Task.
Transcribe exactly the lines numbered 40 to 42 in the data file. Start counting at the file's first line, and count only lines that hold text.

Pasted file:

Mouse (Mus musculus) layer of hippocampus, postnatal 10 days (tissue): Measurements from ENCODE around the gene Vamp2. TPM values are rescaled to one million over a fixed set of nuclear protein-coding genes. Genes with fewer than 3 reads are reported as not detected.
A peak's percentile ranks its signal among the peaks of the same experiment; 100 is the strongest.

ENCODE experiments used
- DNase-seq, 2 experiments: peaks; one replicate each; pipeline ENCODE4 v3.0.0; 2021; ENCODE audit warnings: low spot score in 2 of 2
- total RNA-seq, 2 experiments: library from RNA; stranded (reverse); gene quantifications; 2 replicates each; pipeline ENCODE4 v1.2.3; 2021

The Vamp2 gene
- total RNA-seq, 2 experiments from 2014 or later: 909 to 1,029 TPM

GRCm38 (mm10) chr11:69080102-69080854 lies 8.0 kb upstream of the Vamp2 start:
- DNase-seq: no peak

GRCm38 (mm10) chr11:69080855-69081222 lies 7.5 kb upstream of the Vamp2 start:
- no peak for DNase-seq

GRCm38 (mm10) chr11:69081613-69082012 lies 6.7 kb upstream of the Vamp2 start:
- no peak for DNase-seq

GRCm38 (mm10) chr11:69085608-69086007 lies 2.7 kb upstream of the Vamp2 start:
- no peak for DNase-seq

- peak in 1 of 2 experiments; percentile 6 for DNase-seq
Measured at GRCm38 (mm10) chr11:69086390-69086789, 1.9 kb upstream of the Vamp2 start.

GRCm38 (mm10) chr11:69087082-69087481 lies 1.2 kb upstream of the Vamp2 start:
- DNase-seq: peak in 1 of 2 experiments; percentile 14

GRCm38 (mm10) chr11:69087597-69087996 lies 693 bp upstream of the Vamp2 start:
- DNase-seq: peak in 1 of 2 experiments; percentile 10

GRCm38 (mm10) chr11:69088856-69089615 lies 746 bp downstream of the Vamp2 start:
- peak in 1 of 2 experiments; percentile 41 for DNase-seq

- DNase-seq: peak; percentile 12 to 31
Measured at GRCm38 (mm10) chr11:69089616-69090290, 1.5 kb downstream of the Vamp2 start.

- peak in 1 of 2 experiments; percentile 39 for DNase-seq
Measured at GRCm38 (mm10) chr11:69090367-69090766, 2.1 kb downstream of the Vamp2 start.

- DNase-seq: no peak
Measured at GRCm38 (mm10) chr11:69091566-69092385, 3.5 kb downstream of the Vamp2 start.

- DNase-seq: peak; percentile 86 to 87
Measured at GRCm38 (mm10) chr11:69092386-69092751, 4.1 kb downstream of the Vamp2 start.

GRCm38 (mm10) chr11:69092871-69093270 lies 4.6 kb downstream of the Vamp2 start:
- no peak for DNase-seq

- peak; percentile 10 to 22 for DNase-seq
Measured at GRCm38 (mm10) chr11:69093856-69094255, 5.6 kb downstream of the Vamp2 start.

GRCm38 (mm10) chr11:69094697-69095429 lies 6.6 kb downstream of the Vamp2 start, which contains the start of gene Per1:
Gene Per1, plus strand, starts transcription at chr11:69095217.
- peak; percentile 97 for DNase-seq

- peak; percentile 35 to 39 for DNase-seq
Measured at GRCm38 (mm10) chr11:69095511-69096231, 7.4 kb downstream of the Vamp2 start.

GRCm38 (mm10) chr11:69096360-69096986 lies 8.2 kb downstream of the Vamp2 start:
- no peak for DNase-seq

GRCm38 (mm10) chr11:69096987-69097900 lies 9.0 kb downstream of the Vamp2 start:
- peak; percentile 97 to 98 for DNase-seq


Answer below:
Measured at GRCm38 (mm10) chr11:69095511-69096231, 7.4 kb downstream of the Vamp2 start.

GRCm38 (mm10) chr11:69096360-69096986 lies 8.2 kb downstream of the Vamp2 start:
- no peak for DNase-seq